It’s a few hours before the Super Bowl. Fans dressed in blue are pouring into sports bars; avocados are being mashed in kitchens across America
Two weeks ago, Gilette released a short film
David Scwartz commented yesterday on the film, “Not only is this absolutely insulting to males but it is absolutely discriminatory. This ad employs the same method of targeting a specific group just as Hitler did to the Jews.” Matt Burkholder added, “Anyone else notice the flagrant Anti-White message in this ad?”
Other comments presented valid concerns about false virtue signaling and the coopting of a social message by a multinational company accused of various abuses of power. Sure, this can be problematic, but I strongly believe that the merits of promoting social movements, feminism, anti-racism, and other progressive messages outweigh the detriment.
These companies have large ad budgets and incredible reach. Why shouldn’t they be using that power to promote a positive message, even if they are doing it to make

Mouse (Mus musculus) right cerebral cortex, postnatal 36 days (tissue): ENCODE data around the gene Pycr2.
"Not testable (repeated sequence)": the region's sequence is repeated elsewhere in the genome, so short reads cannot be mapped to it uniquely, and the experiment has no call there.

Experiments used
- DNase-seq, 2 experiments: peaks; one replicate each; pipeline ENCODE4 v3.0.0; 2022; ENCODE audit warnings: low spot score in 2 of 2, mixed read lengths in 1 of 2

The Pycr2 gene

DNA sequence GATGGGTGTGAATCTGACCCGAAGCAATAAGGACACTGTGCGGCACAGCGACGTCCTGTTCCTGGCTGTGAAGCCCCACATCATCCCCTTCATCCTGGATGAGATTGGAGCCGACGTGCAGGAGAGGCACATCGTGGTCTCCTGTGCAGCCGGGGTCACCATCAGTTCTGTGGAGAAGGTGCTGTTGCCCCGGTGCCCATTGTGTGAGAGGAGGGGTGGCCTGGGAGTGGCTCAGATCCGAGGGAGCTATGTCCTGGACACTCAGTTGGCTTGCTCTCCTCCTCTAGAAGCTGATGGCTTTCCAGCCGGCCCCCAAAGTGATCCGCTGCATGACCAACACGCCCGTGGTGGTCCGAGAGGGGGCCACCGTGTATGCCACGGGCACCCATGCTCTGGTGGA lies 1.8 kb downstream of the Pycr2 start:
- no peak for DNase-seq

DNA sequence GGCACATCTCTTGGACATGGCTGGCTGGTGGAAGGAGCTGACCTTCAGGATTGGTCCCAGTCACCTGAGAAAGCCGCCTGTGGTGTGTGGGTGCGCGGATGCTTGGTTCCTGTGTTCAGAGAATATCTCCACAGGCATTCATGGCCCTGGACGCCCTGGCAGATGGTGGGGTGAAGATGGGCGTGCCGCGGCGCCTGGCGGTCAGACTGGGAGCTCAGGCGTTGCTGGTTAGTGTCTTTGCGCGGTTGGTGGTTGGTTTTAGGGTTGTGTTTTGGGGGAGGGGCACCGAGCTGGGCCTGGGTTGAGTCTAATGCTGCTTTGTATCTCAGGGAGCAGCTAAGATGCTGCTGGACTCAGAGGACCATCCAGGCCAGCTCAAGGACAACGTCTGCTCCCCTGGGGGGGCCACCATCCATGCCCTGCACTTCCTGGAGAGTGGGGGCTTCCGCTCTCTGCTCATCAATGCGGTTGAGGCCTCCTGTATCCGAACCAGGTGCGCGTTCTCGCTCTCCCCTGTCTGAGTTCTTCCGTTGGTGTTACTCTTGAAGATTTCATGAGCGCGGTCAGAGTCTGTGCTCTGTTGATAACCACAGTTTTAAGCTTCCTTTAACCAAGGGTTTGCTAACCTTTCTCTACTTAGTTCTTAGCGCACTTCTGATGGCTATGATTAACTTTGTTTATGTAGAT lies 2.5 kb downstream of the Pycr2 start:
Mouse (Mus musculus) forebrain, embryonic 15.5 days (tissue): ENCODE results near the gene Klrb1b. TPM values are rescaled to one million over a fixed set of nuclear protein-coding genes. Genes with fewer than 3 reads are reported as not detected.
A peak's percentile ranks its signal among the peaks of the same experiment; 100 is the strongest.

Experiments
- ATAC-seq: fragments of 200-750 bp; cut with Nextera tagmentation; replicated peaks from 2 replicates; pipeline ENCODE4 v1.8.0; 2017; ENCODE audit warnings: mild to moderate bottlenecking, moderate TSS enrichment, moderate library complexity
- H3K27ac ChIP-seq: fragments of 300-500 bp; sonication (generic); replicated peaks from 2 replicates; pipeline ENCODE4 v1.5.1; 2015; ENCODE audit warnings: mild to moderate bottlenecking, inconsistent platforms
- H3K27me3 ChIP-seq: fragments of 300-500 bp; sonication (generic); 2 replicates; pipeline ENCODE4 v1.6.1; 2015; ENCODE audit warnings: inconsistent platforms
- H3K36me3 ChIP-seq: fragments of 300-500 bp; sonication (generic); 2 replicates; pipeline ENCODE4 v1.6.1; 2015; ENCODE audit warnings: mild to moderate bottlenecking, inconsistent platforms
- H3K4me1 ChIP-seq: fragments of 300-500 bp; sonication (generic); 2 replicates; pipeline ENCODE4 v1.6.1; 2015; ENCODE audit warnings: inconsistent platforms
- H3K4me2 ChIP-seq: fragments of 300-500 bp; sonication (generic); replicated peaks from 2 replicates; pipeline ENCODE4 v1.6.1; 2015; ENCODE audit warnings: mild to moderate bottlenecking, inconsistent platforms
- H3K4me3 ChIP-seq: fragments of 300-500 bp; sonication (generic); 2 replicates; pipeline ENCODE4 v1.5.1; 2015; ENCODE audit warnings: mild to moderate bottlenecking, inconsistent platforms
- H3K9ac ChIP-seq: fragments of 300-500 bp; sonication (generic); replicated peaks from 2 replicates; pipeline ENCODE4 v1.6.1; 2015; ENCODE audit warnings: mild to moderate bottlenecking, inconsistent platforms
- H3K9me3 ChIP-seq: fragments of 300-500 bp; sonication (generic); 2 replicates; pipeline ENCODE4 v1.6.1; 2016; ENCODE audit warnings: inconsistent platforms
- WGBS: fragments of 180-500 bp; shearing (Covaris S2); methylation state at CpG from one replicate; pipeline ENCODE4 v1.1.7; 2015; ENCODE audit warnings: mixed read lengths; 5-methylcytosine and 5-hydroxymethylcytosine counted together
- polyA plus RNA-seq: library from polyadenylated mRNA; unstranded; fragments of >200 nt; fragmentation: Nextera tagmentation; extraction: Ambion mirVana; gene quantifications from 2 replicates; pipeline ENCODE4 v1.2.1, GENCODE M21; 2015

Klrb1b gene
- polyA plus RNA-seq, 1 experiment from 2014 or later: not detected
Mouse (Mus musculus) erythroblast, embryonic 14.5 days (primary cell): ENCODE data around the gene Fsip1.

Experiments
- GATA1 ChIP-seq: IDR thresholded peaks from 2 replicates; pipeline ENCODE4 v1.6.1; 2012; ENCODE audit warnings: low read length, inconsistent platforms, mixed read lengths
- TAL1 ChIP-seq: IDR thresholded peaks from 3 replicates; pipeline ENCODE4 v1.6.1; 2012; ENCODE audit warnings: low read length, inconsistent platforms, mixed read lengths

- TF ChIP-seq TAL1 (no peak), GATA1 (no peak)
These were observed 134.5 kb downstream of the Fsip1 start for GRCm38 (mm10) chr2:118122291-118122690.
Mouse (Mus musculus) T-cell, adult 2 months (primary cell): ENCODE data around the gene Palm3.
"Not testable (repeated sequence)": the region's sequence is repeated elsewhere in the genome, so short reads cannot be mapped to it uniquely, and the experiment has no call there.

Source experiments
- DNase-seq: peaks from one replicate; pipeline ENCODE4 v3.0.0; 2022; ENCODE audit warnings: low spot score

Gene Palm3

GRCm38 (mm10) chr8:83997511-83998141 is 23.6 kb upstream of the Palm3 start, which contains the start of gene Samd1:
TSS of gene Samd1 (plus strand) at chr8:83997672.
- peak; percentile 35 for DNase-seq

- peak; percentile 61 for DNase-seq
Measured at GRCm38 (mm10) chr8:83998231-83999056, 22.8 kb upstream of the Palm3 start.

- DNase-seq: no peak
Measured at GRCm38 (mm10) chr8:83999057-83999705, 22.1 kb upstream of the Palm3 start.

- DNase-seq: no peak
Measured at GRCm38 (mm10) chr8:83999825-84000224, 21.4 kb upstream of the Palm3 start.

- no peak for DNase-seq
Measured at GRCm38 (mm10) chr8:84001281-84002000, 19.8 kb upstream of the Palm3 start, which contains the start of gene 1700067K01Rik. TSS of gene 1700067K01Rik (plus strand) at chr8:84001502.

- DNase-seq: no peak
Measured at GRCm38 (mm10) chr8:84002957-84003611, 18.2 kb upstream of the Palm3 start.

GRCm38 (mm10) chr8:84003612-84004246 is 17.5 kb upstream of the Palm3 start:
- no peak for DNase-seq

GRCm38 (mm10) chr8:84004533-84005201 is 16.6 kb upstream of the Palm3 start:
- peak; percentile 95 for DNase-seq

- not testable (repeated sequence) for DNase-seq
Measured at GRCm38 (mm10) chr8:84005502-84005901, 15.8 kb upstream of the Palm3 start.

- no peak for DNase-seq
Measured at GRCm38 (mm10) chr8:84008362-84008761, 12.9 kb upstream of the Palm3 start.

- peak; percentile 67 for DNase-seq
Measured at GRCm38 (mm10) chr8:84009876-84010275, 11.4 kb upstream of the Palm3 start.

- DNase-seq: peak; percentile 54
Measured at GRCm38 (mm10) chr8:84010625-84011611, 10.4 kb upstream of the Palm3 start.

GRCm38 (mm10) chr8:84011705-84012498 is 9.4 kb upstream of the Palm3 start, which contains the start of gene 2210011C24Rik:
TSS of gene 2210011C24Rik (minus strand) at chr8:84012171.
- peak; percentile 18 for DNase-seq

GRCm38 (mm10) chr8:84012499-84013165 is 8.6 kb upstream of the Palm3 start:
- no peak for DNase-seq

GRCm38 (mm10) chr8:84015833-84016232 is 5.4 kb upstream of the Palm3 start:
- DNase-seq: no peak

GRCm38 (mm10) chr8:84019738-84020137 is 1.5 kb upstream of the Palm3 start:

Nike, a company busted for using child labor in the 90s, decided to champion Colin Kaepernick as an athlete-activist and hero and I wholeheartedly applaud their decision. And today, Colin Kaepernick is the elephant in the stadium. He’s the reason the NFL can no longer book first-rate popstars like Rihanna, Usher, and Cardi B to perform on America’s biggest stage. He’s the reason Maroon 5 was struggling to find artists of color for their show to “improve the optics.”
Here’s the thing: as a sport with declining viewership and increased concerns about CTE, the NFL had better start changing with the times. The League can start by updating its rules to better protect players’ heads and bodies; by paying cheerleaders a fair wage and lifting the sexist, patronizing rules governing their etiquette outside of work; and by providing health insurance to retired players who sacrificed their bodies and brains for our entertainment.
I have boycotted the NFL since Kaep was blacklisted, but I’ll watch the commercials to celebrate companies who stand up for what’s right. And if they sell a couple more jerseys or razors because of it, who cares. What’s important is that the right message is out there.